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ARS Home » Northeast Area » Beltsville, Maryland (BARC) » Beltsville Agricultural Research Center » Molecular Plant Pathology Laboratory » Research » Publications at this Location » Publication #348580

Research Project: Exotic Pathogens of Citrus: Curation, Diagnostics, and Interactions

Location: Molecular Plant Pathology Laboratory

Title: The transcriptome of roots of sweet orange tree with symptoms of citrus blight

item FU, SHIMIN - Southwest University
item Shao, Jonathan
item Roy, Avijit
item BRLANSKY, RONALD - University Of Florida
item Hartung, John

Submitted to: Meeting Abstract
Publication Type: Abstract Only
Publication Acceptance Date: 12/11/2018
Publication Date: N/A
Citation: N/A

Interpretive Summary:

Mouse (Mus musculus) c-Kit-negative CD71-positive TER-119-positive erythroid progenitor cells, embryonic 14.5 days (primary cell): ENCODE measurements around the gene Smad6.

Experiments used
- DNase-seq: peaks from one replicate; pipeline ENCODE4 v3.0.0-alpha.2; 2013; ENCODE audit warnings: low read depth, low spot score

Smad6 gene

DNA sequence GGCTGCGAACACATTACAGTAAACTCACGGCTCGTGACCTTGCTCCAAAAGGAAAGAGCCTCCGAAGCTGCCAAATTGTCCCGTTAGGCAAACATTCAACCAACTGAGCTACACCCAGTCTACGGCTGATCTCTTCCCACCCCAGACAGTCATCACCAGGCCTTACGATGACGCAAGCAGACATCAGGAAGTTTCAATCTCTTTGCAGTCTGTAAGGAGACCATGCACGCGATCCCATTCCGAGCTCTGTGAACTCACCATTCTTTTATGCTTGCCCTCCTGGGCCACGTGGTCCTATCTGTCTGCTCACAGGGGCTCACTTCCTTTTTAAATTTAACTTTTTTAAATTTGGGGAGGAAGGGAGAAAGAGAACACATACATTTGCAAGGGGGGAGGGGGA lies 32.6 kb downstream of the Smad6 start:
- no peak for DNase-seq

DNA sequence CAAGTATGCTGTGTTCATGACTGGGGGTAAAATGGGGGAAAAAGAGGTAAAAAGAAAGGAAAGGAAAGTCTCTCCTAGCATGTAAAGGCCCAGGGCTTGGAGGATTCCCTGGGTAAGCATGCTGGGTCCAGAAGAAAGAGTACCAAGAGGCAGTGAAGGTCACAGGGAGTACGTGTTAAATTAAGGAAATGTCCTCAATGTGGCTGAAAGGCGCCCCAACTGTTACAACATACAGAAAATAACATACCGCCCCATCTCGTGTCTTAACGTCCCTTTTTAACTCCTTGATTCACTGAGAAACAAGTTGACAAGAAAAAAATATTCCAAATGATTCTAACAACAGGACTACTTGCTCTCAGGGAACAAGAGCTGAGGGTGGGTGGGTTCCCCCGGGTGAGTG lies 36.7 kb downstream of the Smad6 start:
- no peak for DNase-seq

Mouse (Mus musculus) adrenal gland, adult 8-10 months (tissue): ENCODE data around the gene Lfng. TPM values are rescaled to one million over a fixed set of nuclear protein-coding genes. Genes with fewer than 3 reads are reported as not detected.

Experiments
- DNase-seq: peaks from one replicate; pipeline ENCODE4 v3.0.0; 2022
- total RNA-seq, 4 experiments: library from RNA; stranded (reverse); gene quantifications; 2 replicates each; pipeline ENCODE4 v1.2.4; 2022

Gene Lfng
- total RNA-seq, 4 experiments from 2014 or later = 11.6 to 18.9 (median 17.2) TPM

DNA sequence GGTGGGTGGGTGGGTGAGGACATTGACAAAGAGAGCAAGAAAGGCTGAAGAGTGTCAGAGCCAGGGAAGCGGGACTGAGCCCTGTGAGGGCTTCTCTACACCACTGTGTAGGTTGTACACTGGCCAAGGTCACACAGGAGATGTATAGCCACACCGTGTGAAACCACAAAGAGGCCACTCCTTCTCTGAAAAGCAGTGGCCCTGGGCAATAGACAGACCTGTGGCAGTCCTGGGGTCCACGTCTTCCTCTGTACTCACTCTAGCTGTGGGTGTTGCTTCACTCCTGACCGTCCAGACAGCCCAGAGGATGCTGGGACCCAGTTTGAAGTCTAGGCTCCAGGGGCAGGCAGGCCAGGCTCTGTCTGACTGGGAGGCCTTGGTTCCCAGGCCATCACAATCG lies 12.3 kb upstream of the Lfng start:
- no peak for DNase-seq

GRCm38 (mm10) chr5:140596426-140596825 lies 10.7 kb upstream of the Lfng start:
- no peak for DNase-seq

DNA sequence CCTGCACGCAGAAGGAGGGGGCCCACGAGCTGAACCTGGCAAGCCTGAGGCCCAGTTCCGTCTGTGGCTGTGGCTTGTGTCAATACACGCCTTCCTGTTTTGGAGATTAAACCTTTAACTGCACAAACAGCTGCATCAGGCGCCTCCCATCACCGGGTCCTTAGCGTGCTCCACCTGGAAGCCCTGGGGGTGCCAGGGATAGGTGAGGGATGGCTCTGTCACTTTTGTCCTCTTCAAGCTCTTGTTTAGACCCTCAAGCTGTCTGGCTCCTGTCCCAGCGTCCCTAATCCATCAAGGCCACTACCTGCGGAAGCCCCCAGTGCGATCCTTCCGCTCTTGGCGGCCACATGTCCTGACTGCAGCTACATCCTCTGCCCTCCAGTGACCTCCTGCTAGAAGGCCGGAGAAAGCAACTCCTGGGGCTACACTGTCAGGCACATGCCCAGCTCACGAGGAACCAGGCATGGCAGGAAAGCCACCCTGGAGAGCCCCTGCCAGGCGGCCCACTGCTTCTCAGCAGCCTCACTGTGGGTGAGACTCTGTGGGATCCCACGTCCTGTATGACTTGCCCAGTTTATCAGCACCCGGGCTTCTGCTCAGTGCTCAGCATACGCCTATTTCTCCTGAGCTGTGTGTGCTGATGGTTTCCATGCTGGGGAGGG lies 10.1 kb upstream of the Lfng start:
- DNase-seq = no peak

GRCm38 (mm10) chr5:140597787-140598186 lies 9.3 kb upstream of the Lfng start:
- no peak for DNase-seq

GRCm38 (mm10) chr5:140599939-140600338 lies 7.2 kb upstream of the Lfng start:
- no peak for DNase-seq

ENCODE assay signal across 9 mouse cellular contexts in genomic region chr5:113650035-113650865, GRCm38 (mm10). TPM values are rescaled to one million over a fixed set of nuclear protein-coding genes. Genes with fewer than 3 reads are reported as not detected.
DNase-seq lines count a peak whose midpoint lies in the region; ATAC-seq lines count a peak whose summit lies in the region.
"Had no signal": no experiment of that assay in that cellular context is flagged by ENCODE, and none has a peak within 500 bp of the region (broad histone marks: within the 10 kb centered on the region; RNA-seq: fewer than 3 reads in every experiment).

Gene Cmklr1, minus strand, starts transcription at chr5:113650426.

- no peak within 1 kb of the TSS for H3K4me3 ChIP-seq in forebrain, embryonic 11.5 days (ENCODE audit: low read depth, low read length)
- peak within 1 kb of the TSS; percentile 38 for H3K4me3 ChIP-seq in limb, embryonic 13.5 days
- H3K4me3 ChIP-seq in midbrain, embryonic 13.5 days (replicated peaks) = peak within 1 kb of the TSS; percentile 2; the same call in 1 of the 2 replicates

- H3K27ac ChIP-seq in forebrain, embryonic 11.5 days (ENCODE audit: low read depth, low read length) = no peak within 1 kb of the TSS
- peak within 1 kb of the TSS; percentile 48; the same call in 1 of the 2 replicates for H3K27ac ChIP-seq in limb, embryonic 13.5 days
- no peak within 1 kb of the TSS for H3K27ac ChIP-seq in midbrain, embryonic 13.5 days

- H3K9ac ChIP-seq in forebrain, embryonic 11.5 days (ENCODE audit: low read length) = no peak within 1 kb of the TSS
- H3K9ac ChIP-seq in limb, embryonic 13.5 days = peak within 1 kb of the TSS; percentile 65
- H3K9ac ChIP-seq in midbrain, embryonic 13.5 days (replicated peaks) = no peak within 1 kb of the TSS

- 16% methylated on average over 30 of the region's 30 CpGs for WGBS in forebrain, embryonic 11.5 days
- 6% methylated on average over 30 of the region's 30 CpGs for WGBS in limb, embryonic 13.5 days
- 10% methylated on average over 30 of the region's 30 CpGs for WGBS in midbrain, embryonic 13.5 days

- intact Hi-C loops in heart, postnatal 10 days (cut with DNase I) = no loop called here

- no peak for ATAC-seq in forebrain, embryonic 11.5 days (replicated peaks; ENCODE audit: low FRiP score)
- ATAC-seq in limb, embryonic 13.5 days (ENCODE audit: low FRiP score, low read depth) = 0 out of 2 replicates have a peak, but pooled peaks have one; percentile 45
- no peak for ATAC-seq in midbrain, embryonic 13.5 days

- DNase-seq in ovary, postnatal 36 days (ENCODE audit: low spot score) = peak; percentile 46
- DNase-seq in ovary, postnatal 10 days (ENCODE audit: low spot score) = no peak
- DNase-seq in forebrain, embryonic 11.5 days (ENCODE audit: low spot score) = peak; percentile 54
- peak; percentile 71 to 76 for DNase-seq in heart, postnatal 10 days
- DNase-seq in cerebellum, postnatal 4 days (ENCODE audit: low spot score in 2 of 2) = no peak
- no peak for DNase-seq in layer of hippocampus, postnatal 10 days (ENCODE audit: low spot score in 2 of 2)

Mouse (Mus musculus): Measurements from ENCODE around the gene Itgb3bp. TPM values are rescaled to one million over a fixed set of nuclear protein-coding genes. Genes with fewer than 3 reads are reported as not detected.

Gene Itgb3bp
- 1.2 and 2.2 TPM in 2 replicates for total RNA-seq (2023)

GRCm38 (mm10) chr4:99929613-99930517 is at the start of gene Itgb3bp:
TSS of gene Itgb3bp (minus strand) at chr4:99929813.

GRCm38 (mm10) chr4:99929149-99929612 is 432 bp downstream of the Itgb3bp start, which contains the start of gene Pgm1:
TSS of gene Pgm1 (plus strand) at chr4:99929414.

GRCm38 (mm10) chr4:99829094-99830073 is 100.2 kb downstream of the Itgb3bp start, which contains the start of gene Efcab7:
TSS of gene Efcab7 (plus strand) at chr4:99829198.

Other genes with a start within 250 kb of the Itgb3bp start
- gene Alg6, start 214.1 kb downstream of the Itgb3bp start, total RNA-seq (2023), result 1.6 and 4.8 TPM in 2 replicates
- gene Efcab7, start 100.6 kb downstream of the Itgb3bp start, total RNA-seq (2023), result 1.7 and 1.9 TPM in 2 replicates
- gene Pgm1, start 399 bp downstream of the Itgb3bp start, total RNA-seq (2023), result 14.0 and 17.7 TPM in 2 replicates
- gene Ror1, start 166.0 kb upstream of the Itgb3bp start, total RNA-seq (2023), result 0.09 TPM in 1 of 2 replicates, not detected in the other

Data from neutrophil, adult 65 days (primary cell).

Technical Abstract: Citrus blight is a very important progressive decline disease of commercial citrus in Florida. Diagnosis is made by demonstrating physical blockage of xylem cells that prevents the movement of water through affected portions of the trunk. The etiology of the disease has not been established, although the disease can be transmitted by root grafts, suggesting a viral etiology. We used a direct water uptake assay in citrus trunks to identify symptomatic trees from 4 commercial groves in Florida. Scaffold roots were taken from trees that failed to take up water and total RNA was extracted from phloem-enriched root tissues. Seven RNA extracts were used as templates for 100 bp paired-end RNASeq with the Illumina system. The overall pattern of transcription in the seven libraries was very similar and about 200 transcripts (6%) were up or down regulated in all seven libraries. These transcripts were limited to pathways that included modifications to cell walls, minor carbohydrate metabolism, lipid metabolism, secondary metabolism (notably terpenes) and mitochondrial electron transport. An analysis of gene ontology showed large alterations to metabolic and cellular processes, biological regulation and cellular component organization. Trehalose metabolism was altered, consistent with a defense response to dehydration or other cellular stress. Identification of specific metabolic pathways altered by citrus blight disease may lead to improved management of the disease.